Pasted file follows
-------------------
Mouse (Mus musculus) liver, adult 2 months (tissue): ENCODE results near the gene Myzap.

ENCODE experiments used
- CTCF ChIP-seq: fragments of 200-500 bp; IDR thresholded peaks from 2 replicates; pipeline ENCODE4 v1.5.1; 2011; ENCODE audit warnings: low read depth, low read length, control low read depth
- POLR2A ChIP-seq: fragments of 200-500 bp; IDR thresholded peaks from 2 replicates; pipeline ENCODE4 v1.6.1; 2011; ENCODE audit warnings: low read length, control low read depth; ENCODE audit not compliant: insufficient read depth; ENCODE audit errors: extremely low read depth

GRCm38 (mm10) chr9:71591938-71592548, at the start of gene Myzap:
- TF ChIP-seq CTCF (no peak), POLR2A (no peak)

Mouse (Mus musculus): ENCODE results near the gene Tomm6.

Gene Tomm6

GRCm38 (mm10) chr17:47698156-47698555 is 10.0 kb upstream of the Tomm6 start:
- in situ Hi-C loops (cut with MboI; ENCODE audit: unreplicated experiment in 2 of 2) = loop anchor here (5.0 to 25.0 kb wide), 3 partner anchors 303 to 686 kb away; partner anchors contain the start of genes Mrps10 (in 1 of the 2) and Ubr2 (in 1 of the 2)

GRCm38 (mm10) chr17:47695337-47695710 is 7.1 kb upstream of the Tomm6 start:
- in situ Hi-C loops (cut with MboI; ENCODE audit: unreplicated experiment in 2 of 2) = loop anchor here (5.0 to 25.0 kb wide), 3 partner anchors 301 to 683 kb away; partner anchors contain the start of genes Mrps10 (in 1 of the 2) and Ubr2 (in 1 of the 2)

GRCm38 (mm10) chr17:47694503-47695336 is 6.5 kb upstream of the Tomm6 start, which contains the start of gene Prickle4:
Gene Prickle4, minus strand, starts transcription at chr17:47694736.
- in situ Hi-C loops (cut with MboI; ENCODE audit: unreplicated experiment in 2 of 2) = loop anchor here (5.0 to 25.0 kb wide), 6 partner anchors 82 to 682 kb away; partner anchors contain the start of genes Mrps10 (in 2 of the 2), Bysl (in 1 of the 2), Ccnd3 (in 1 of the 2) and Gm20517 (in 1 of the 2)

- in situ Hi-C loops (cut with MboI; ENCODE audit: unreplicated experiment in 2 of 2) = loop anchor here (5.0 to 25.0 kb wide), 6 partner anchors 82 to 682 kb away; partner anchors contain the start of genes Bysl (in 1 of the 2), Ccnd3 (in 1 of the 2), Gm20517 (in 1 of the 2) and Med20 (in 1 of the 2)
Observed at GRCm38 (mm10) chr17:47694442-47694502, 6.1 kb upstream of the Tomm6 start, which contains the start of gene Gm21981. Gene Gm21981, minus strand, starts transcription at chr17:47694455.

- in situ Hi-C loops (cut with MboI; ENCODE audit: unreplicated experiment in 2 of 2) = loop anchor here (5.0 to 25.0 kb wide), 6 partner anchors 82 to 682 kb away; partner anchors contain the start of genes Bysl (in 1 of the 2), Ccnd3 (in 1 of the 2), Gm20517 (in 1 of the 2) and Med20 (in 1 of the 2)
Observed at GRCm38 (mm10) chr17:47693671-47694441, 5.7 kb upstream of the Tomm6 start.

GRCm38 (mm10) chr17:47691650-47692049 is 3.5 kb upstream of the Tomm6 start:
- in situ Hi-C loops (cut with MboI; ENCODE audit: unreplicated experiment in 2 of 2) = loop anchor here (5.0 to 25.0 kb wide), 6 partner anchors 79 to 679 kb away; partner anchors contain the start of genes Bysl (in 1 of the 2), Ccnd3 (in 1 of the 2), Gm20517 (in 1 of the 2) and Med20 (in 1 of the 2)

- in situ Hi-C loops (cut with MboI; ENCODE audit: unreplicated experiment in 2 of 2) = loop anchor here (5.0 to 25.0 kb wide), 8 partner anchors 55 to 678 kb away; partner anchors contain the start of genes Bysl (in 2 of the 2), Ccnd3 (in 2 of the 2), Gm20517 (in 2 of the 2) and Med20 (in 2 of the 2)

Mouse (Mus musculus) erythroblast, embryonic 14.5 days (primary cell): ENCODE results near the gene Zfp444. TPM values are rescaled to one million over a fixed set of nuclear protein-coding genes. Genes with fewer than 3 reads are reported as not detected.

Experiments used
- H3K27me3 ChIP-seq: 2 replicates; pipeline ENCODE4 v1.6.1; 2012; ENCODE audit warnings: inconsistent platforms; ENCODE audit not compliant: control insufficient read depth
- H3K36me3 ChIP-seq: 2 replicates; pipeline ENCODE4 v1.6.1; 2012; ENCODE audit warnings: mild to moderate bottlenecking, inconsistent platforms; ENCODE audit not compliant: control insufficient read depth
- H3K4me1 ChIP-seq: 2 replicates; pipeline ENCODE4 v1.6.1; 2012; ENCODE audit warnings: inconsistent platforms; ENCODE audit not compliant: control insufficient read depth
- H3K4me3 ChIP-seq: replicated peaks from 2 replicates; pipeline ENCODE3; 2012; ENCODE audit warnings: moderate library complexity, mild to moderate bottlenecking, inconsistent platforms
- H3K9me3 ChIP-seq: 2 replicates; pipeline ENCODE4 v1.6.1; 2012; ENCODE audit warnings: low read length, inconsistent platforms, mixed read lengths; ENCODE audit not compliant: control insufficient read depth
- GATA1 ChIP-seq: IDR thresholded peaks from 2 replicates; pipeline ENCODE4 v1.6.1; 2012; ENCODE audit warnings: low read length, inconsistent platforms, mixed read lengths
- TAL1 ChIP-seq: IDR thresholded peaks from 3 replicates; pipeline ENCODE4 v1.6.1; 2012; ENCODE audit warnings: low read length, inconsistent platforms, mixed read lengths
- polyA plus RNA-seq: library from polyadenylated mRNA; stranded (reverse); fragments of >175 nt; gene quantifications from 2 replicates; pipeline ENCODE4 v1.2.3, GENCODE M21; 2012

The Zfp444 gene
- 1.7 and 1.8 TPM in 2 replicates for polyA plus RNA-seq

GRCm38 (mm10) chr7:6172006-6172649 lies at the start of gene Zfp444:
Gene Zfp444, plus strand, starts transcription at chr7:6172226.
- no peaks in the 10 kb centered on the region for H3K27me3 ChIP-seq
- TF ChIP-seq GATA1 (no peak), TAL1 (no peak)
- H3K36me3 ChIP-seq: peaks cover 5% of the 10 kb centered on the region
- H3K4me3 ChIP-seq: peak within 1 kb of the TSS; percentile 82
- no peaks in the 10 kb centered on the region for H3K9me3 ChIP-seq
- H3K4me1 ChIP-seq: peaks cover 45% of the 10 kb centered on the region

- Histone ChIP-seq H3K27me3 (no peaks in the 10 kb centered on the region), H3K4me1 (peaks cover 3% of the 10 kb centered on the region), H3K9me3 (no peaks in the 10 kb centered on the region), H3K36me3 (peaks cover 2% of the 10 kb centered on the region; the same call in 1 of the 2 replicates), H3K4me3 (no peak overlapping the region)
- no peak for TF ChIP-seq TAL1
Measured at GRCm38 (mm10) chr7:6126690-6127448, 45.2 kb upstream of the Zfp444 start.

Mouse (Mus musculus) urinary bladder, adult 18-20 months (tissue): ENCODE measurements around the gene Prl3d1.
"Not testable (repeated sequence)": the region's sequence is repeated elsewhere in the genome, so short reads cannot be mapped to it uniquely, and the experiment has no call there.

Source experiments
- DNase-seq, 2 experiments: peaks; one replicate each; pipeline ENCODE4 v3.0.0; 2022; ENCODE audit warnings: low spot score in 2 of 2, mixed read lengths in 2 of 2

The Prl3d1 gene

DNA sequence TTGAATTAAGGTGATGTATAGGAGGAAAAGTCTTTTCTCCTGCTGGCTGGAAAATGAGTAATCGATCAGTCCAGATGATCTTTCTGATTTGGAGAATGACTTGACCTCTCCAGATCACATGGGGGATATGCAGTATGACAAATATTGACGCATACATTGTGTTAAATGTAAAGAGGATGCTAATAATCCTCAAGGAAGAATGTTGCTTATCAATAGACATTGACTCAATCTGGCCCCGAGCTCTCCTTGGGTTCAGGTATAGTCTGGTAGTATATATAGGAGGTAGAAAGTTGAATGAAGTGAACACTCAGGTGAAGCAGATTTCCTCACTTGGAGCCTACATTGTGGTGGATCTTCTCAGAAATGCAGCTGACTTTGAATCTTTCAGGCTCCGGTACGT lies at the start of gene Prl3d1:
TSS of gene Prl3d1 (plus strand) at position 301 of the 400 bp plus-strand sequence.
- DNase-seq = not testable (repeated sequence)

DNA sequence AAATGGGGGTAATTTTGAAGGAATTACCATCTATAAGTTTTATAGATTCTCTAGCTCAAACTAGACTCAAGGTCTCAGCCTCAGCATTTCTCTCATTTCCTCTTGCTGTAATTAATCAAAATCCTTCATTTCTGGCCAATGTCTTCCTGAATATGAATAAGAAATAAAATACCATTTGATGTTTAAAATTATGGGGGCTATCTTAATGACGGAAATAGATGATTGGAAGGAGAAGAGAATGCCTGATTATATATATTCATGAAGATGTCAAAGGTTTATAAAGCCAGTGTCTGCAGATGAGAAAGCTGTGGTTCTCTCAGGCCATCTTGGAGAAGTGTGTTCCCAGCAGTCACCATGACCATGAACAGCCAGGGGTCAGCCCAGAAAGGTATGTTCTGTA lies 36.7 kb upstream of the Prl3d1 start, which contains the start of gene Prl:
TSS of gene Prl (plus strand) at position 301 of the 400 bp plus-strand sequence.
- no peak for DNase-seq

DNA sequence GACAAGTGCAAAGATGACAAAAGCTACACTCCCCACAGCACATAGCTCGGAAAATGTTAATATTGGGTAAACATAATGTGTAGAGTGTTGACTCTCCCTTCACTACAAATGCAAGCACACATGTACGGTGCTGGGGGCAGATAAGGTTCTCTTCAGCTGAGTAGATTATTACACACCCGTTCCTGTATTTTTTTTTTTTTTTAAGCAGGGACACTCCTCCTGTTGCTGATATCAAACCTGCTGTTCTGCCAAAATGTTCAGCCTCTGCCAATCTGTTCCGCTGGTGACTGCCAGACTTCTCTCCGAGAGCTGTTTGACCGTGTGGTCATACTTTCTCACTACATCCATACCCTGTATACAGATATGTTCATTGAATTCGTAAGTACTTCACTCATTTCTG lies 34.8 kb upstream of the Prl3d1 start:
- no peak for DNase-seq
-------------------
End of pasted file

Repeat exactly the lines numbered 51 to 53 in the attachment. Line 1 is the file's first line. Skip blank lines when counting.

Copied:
DNA sequence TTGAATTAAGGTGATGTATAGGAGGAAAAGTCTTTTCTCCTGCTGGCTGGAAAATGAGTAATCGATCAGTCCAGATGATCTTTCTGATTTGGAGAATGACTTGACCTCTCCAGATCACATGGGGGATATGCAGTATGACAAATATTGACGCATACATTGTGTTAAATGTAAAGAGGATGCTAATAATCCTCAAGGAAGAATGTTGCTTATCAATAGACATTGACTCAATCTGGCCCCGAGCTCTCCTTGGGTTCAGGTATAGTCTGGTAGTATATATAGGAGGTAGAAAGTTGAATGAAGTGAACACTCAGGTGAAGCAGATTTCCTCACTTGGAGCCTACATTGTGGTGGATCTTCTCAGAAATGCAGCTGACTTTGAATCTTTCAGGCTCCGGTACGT lies at the start of gene Prl3d1:
TSS of gene Prl3d1 (plus strand) at position 301 of the 400 bp plus-strand sequence.
- DNase-seq = not testable (repeated sequence)